My title may seem playful and provocative, but it’s intended quite literally and seriously. In fact, it represents the core insight I drew from a recent moment of reflection after observing a three-year-old. Let me explain.
Being a grandparent of three little ones, I’ve been given a fresh opportunity to watch three-year-old behavior. The difference: Now I am often free to observe them without any parental duty of oversight, intervention, or care. Here’s what I was noticing most recently.
In one moment he is talking spontaneously about what’s on his mind. It could be in dialogue with his mummy or more in the form of a running commentary as he interacts with his toys. Then, as his mummy initiates interaction with him, and especially if she suggests some direction for the play or in-process activity, he will assert his capacity for control with gusto. Often, this begins with, “No mummy.” He is claiming power.
When mummy accommodates his assertion of control and simply plays along, offering her observations and expressing interest in the objects of their shared attention, the child may suddenly ask, “Why mummy?” He’s changed his tune. His spontaneous expression of curiosity contains an implicit admission that mummy probably knows more than he does, things that he would also like to know and better understand.
What we can learn from this three-year-old is the natural ease with which he expresses two developmental needs: first, the need to take charge and actively shape his experience; and second, the curiosity and desire to learn, which require that he reveal his ignorance. The other thing we should notice is that these needs manifest in the safety of a caring relationship with his mother, someone whose intentions and love he trusts.
No Mummy & Why Mummy
What we witness here is the expression of recently discovered capacities for Autonomy and Initiative. These capacities underlie development of Will (autonomy) and Purpose (initiative). Both are necessary if we are to cultivate a potent sense of agency. Good parenting encourages development of these virtues. It also corrects their excesses, i.e., willfulness and stubbornness. As Aristotle taught long ago, virtue in all things consists in moderation as regulated by wisdom.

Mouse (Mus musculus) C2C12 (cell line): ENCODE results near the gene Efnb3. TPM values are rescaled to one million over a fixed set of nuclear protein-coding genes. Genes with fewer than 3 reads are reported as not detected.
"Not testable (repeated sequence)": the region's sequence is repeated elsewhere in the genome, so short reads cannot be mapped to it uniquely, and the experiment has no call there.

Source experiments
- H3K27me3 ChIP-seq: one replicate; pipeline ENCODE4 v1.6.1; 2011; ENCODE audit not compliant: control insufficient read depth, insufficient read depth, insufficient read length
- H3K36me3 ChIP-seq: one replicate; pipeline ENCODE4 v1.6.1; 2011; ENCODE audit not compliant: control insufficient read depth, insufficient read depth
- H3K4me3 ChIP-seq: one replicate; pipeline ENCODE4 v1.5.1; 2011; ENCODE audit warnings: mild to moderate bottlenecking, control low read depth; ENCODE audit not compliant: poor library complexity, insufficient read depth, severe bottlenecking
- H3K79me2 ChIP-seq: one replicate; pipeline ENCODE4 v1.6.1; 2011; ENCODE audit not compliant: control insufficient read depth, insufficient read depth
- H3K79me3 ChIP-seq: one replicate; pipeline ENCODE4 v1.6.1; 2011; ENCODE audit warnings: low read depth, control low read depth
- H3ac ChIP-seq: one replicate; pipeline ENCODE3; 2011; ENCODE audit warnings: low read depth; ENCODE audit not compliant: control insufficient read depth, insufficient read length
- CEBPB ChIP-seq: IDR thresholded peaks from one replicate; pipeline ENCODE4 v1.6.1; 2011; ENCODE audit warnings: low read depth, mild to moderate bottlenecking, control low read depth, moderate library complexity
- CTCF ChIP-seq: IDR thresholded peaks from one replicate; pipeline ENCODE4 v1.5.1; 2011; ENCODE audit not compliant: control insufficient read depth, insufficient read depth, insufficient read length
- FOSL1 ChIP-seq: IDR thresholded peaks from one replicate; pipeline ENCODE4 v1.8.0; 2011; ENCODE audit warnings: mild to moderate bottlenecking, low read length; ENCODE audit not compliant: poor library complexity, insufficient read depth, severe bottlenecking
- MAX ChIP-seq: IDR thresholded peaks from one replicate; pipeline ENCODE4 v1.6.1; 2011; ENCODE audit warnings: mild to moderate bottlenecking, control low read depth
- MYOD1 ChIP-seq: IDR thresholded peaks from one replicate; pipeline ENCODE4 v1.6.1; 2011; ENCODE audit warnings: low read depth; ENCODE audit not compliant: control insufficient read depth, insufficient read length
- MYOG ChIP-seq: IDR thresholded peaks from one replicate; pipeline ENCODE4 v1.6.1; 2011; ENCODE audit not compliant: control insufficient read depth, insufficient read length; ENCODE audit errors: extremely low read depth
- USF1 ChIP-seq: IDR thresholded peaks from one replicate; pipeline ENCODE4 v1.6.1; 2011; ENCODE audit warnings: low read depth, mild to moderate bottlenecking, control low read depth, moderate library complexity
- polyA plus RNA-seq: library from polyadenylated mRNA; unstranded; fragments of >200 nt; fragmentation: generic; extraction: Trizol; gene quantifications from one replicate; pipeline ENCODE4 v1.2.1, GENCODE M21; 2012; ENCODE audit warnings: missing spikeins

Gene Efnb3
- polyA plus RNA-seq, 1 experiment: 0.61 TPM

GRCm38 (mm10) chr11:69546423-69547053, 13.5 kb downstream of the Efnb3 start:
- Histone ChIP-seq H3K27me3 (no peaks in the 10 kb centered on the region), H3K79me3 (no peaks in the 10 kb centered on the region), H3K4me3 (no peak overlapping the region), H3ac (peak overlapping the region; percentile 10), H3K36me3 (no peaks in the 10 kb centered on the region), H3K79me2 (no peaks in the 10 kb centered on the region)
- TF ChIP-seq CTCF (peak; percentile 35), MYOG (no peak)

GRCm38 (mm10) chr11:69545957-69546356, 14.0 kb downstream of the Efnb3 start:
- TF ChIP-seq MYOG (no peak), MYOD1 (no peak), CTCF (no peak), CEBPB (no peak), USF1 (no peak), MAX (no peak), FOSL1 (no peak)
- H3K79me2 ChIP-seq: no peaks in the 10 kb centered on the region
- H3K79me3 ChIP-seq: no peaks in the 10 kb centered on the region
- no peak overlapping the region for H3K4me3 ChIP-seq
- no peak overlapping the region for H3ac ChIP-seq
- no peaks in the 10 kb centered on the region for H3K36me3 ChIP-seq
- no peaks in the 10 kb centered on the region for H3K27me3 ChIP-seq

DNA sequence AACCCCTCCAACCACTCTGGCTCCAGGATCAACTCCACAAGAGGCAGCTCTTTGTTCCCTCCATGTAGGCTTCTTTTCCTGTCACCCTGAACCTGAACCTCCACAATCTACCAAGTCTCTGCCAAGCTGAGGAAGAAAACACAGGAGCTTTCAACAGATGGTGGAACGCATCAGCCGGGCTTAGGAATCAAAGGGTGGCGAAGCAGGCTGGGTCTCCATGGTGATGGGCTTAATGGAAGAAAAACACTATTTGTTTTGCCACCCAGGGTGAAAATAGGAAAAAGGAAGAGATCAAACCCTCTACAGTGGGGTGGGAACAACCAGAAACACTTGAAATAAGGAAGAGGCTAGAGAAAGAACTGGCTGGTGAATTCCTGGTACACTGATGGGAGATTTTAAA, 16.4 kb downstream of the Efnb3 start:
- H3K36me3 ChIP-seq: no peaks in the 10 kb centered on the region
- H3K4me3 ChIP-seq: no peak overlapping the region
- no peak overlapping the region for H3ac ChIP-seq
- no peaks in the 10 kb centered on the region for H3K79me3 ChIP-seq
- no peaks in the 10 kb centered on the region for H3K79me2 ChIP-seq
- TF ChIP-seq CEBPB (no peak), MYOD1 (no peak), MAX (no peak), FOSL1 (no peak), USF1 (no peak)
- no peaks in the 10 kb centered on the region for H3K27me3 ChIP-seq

Aristotle, like modern-day expert in psychosocial development, Erik Erikson, believed that in the early years, regulation by wisdom is contributed by parents, in the family. When children learn from experience, constructive feedback, and corrective guidance, their capacities for agency matures. But, if they’re not encouraged, if parents are dismissive, domineering, or judgmental, children are likely to experience feelings of fear, shame, and impotence that suppress agency.
It’s a funny thing, when children learn that they cannot safely assert autonomy and initiative in their voice (including “no mummy”), we notice that they are also less likely to express curiosity (“why mummy”). What suppresses expression of agency in this way is fear. What liberates its expression is a special kind of love. This love manifests as an abiding presence that is there to encourage. It’s also as a safe harbor to return to when one suffers failures or is overwhelmed.
This special kind of love augments the child’s emotional and intellectual capacities to sort out frustrating and overwhelming experiences, to gain fresh perspective, to regain confidence, and to venture back out into the world. The resilience achieved in this parent-child interaction is internalized as a stock of wisdom and a growing independent capacity for perspective-taking and judgment. The “training wheels” are taken off. The child is able to ride the bike herself.
Lessons We Carry into Adulthood
Our felt needs to assert agency and our curiosity to learn and grow are vital, co-equal forces that promote healthy, prosocial development throughout life. Similarly, our experiences of fear and our needs for love and encouragement are perennial. And, of course, that means that our capacity to draw upon relationships and helpful relational dynamics to cope with periods of acute challenge is also of continuing importance.
This applies to us as individual leaders and to our role in encouraging the development of others, especially emerging leaders. To deny or suppress notice of our fears is to lose data that alert us to concerns that need to be understood and addressed. To stubbornly persist in actions that are not working is no less maladaptive than “bad” behavior in a young child. But as with the child, the corrective intervention should not serve to shame, but to redirect the person.
A difference in adulthood, is that we are often able to catch ourselves staying with a course of action or ways of behaving that are maladaptive. If not totally from self-awareness, we often have others who signal to us, even if subtly, nonverbally, and gently, that what we are doing is not working. In these moments, we must remind ourselves that deficiencies are merely a sign that we are mortal, imperfect. And If that comes as a surprise, we’ve got a different problem!
In closing, I would remind you that dialogue with another person – whether it is a spouse, colleague, boss, or perhaps a professional coach – can be just that source of “moderation regulated by wisdom” that Aristotle advised. But we need to do is decide which we fear the most, failing in our role and duties or admitting that we need help. Agency without curiosity and openness to learning (humility) is foolhardy. Believing we can do it all is hubris, which as Greek tragedy suggests, never ends well.
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